HUNTERSVILLE, N.C. (FOX 46 CHARLOTTE) - FOX 46 recognizes teachers getting results in the classroom. This week, FOX 46 introduces you to a man who uses music to make an impact.
"I love the fact that my job actually matters," said Torrence Creek Elementary Music Teacher Kevin Brawley. "I can see it making a difference."
But what Mr. Brawley didn't see coming, was FOX 46 surprising him as this week's teacher getting results.
FOX 46 was there as "Mr. B" waltzed around the room, the sights and sounds of music surrounding him.
"Music has been a part of literally my entire life," said Brawley.
"He's just an overall great guy to have in the school," said Torrence Creek Elementary Principal Jason Bissinger. "And a good role model for everyone."
"Mr. B" is one of 30 music teachers across the country being recognized by the Country Music Association in Nashville.
"He's done so much for the school," Bissinger said. "His music program is known across the district and his kids love coming to class. He has really made music fun for the kids."
As the tunes travel through the classroom, he's clearly hitting all the right notes with his students.
"It's not like any other music teacher," said Fifth Grade Student Stefan Hibbert. "He comes up with fun ways to teach you."
"He's not just fun, he also helps you learn," said Fifth Grader Charlotte Mueller.
"He interacts with us," said Hibbert. "Some other teachers don't do that -- and that makes him stand out."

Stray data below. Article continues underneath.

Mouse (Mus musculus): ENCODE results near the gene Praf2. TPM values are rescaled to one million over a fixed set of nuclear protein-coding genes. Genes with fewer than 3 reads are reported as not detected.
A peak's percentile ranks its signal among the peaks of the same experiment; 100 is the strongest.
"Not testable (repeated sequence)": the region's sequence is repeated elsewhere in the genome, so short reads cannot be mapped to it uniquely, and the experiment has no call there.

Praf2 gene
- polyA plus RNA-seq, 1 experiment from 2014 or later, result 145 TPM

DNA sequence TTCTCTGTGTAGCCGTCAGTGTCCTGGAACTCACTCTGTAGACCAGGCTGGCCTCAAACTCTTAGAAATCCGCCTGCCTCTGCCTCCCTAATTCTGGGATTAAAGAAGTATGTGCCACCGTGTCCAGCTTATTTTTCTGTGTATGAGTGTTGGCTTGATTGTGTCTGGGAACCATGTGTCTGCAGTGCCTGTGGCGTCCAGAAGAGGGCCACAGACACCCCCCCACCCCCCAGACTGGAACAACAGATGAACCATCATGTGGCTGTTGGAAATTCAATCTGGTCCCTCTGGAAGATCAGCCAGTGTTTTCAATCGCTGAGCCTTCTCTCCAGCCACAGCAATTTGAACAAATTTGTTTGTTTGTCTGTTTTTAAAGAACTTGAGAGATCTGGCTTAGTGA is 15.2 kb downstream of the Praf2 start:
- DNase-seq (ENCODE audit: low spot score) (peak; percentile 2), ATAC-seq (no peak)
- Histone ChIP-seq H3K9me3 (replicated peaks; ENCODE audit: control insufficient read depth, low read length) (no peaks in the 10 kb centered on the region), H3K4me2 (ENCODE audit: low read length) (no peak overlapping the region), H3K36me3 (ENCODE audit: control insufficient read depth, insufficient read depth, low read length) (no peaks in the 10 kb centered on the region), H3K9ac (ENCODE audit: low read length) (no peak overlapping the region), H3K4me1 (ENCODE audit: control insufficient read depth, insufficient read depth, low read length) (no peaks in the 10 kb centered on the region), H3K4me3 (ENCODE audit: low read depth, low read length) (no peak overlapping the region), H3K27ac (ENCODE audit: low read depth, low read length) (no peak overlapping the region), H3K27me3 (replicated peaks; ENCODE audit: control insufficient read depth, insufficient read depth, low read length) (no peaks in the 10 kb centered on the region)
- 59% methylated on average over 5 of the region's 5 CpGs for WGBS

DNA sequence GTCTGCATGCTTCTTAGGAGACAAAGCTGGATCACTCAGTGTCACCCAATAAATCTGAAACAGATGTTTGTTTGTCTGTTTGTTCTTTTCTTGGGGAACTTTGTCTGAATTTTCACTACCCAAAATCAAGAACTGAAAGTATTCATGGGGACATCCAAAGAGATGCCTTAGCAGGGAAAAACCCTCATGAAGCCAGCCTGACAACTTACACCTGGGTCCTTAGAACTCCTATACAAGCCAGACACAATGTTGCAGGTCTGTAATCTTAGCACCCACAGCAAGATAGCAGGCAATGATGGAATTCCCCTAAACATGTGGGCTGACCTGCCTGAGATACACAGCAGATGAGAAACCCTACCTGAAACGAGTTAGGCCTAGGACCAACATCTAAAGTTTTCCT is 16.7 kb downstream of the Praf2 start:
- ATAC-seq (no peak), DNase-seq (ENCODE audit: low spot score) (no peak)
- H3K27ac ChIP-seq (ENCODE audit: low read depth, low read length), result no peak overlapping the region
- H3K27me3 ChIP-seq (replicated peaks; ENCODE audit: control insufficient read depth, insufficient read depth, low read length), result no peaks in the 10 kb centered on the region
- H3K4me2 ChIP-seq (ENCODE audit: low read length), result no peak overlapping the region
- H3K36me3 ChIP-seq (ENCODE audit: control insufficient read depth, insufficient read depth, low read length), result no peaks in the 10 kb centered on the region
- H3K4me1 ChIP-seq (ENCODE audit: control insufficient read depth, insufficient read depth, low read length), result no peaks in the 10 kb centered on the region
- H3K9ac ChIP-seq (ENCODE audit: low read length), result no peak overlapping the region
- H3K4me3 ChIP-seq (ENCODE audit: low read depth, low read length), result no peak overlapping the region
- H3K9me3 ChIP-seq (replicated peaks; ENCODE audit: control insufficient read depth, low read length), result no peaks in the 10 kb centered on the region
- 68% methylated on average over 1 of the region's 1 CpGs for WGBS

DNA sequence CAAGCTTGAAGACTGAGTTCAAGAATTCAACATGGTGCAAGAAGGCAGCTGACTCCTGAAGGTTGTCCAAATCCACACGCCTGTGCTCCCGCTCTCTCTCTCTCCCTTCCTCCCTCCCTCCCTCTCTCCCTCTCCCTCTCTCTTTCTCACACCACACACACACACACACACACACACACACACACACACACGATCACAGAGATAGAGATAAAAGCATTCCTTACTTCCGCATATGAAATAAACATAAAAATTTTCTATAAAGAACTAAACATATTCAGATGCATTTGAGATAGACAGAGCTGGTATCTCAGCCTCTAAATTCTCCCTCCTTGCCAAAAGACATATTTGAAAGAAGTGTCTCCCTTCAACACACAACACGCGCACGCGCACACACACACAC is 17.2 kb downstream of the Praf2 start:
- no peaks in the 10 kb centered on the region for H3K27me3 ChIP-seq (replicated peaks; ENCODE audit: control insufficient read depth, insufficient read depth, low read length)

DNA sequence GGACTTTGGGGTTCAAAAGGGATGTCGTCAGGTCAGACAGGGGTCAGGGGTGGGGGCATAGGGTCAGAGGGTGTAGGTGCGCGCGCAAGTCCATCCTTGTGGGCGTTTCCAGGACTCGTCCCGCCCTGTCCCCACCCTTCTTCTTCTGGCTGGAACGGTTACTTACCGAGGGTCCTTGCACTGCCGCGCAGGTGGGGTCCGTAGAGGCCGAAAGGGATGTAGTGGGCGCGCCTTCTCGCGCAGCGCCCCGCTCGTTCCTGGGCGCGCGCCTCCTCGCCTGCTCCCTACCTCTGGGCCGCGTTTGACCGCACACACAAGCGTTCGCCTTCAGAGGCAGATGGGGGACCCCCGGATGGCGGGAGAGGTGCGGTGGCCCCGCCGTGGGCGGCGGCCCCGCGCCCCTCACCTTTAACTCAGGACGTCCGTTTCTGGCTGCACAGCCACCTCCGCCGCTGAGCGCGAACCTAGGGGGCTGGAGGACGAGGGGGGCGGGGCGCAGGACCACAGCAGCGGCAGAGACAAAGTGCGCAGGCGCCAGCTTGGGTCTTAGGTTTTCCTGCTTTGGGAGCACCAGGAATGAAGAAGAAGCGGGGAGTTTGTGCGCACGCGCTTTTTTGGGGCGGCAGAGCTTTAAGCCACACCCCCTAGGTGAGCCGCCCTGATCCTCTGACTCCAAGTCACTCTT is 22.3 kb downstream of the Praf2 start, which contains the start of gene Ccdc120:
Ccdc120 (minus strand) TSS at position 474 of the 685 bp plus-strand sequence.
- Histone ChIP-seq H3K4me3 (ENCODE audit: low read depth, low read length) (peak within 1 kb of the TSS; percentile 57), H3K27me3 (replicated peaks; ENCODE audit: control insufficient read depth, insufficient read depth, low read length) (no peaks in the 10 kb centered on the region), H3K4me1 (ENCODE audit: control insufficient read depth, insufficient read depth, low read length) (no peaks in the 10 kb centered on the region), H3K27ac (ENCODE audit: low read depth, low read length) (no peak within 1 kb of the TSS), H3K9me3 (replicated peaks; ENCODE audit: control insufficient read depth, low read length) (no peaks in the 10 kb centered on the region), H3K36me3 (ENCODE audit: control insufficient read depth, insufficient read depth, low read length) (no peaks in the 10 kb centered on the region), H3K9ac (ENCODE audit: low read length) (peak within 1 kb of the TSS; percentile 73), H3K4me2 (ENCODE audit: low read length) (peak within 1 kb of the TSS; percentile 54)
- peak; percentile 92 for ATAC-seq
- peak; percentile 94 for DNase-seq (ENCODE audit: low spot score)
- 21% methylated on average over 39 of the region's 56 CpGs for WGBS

Not to sound like a broken record, but "Mr. B" really is just that great at what he does.
"I like opening them up to different ideas of what their future could look like and how music can be a part of it," said Brawley. "And the sky is the limit, really."
It's amazing to see the smiles on the kids’ faces," said Bissinger. "He pulls me in and he likes to get me up here participating with the kids."
His classroom is a safe place where failure shouldn't be feared. And for "Mr. B," it's all about the kids and teaching them that music matters.
"I think any music teacher can teach about the notes and rhythms and things like that," Brawley said. "I want them to walk away with the feeling I cared for them and this was a safe place they could explore ideas and learn things about themselves and be themselves in a comfortable and safe place."